SCOTUS VICTORY: Temporary Protected Status Does Not Make an Illegal Alien Eligible for a Green Card | Federation for American Immigration Reform

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SCOTUS VICTORY: Temporary Protected Status Does Not Make an Illegal Alien Eligible for a Green Card | Federation for American Immigration Reform

Government Relations 3 – 4 minutes


FAIR Take | June 2021

On Monday, the U.S. Supreme Court issued a unanimous opinion in Sanchez v. Mayorkas. The Court held that a grant of Temporary Protected Status (TPS) does not count an as “lawful admission” for the purpose of establishing eligibility for a green card. This decision affirms Congress’s intent that TPS is a temporary status. TPS does not provide a pathway to citizenship or otherwise provide an immigration benefit after an alien’s TPS status expires.

The petitioner in this case, Jose Santos Sanchez, is a Salvadoran national who entered the United States illegally in 1997 and thereafter worked without employment authorization. He obtained TPS in 2001 after El Salvador was designated for TPS following a series of earthquakes. In 2014, Sanchez applied for adjustment of status to become a lawful permanent resident, or what is commonly referred to as receiving a “green card.”

Section 245a of the Immigration and Nationality Act (INA) governs adjustment of status, and requires that an alien be “inspected and lawfully admitted or paroled” in order to be eligible to adjust status to lawful permanent resident. Aliens who enter the United States without inspection (EWI) or illegally cross the border are ineligible to become permanent residents. The Court ruled that a grant of TPS alone does not constitute a “lawful admission,” for the purpose of satisfying this requirement. Associate Justice Kagan, who wrote for the Court, explained thath “[t]he TPS program gives foreign nationals nonimmigrant status, but it does not admit them. So the conferral of TPS does not make an unlawful entrant (like Sanchez) eligible under [section 245 of the INA] for adjustment to LPR status.”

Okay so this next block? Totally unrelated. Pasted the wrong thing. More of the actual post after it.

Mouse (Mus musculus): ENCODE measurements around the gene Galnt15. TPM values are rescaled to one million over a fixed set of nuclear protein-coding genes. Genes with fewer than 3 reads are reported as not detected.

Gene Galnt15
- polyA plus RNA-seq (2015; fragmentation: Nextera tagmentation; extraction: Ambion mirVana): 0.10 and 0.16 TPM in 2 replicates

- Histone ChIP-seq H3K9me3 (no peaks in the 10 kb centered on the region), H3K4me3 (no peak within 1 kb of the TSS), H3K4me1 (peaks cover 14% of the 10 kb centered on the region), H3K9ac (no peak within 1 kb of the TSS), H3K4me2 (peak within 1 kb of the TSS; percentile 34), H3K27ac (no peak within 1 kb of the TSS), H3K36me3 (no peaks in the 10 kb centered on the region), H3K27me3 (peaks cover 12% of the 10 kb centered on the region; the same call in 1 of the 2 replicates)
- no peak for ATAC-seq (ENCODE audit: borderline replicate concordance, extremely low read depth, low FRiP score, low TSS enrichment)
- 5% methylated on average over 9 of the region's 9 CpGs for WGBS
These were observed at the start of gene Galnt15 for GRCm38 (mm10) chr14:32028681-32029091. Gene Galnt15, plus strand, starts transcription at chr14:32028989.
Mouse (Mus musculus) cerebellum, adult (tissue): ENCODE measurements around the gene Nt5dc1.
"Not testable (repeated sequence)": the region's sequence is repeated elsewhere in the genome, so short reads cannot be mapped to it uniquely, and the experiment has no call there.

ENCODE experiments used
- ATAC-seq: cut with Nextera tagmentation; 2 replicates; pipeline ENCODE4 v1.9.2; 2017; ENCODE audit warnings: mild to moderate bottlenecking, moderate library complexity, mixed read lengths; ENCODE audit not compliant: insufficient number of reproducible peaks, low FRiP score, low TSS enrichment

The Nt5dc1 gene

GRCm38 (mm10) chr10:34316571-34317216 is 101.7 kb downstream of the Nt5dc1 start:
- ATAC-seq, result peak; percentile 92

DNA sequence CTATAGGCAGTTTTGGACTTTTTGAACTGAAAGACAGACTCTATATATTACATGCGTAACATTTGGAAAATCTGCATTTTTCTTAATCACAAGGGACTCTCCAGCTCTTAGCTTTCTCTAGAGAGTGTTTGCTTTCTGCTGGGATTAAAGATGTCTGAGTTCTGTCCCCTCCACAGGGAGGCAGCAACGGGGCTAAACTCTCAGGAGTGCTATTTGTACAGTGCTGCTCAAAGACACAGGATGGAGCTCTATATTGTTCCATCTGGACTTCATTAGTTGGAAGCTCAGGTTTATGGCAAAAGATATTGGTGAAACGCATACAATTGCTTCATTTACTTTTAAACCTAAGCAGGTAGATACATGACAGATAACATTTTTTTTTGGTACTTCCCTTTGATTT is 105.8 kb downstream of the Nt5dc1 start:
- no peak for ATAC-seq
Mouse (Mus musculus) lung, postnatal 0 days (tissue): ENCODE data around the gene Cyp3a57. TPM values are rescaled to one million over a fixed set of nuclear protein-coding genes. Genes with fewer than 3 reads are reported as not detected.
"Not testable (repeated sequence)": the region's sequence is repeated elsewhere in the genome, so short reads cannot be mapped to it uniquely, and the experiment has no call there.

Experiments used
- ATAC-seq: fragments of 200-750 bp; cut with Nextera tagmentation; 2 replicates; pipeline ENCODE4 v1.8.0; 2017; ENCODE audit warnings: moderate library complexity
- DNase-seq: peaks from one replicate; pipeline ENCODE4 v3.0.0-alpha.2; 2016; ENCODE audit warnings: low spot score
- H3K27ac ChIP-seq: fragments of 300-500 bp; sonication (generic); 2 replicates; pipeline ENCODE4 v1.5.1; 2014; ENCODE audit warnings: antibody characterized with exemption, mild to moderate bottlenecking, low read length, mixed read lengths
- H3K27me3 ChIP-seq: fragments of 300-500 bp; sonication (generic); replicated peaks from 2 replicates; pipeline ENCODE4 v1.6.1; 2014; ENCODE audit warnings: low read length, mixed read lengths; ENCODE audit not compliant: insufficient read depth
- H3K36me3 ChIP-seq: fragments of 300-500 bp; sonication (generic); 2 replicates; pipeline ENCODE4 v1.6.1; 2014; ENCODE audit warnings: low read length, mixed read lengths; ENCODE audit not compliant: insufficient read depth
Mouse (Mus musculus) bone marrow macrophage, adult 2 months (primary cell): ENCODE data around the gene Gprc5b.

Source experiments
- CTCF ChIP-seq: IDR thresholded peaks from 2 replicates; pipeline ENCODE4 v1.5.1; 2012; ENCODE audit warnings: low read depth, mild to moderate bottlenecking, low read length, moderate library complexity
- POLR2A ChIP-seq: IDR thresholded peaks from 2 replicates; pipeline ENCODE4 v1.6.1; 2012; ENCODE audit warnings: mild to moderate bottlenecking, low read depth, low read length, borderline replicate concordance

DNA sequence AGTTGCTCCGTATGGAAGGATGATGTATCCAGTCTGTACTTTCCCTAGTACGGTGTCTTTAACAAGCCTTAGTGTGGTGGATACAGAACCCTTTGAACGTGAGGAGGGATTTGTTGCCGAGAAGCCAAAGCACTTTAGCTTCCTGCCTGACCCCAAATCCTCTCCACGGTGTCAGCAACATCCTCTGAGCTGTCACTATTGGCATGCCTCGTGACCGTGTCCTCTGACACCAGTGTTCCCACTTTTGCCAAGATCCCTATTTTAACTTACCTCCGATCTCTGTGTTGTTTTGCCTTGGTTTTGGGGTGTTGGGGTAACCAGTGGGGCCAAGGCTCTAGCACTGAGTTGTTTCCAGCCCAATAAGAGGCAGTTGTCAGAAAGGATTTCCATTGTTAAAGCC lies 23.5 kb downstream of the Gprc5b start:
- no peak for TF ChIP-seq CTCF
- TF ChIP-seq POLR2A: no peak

This decision will prevent illegal aliens who entered the United States illegally and subsequently were granted TPS from receiving green cards without first departing the United States. An alien in this situation would likely be also subject to the three- and ten-year bars to admission as a result of their unlawful presence in the United States.

TPS is a humanitarian status that allows beneficiaries to remain and work in the United States if the Department of Homeland Security (DHS) has determined that conditions in their home country prevent a national’s safe return. The Immigration and Nationality Act (INA) only provides the DHS Secretary authority to designate countries TPS for the following temporary conditions: 1) Ongoing armed conflict (such as civil war); 2) An environmental disaster (such as earthquake or hurricane), or an epidemic; or 3) Other “extraordinary and temporary conditions”. The INA also provides the Secretary the authority to extend a TPS designation for up to 18 months for any country where conditions have not sufficiently improved. Despite the statutory requirement that TPS status be terminated upon resolution of the conditions or events that spurred a country’s designation, TPS for El Salvador is still in effect two decades later.

https://www.fairus.org/legislation/presidential-administration/amnesty/scotus-victory-temporary-protected-status-green-card

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